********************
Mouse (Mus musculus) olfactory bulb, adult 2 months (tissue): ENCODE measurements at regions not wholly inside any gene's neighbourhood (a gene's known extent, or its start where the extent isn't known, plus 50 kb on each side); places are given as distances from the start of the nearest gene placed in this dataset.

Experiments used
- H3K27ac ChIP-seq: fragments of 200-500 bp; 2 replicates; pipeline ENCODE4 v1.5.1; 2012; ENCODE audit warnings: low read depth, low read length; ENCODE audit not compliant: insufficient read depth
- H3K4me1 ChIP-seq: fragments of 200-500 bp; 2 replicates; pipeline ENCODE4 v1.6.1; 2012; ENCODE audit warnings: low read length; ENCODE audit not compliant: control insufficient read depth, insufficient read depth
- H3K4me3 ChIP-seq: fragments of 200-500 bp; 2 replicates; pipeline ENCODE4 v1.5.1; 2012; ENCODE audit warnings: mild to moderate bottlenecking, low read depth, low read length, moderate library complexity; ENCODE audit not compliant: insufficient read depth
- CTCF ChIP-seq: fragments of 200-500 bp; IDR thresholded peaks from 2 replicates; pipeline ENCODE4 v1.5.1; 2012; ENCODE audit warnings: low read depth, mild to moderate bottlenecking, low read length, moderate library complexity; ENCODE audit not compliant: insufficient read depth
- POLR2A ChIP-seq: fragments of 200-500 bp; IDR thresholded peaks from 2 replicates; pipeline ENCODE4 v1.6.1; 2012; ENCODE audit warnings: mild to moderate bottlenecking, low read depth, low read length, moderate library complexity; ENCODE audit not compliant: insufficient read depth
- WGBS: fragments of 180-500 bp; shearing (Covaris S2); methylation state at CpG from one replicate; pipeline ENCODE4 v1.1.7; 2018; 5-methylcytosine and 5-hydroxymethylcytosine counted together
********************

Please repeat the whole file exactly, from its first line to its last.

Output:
Mouse (Mus musculus) olfactory bulb, adult 2 months (tissue): ENCODE measurements at regions not wholly inside any gene's neighbourhood (a gene's known extent, or its start where the extent isn't known, plus 50 kb on each side); places are given as distances from the start of the nearest gene placed in this dataset.

Experiments used
- H3K27ac ChIP-seq: fragments of 200-500 bp; 2 replicates; pipeline ENCODE4 v1.5.1; 2012; ENCODE audit warnings: low read depth, low read length; ENCODE audit not compliant: insufficient read depth
- H3K4me1 ChIP-seq: fragments of 200-500 bp; 2 replicates; pipeline ENCODE4 v1.6.1; 2012; ENCODE audit warnings: low read length; ENCODE audit not compliant: control insufficient read depth, insufficient read depth
- H3K4me3 ChIP-seq: fragments of 200-500 bp; 2 replicates; pipeline ENCODE4 v1.5.1; 2012; ENCODE audit warnings: mild to moderate bottlenecking, low read depth, low read length, moderate library complexity; ENCODE audit not compliant: insufficient read depth
- CTCF ChIP-seq: fragments of 200-500 bp; IDR thresholded peaks from 2 replicates; pipeline ENCODE4 v1.5.1; 2012; ENCODE audit warnings: low read depth, mild to moderate bottlenecking, low read length, moderate library complexity; ENCODE audit not compliant: insufficient read depth
- POLR2A ChIP-seq: fragments of 200-500 bp; IDR thresholded peaks from 2 replicates; pipeline ENCODE4 v1.6.1; 2012; ENCODE audit warnings: mild to moderate bottlenecking, low read depth, low read length, moderate library complexity; ENCODE audit not compliant: insufficient read depth
- WGBS: fragments of 180-500 bp; shearing (Covaris S2); methylation state at CpG from one replicate; pipeline ENCODE4 v1.1.7; 2018; 5-methylcytosine and 5-hydroxymethylcytosine counted together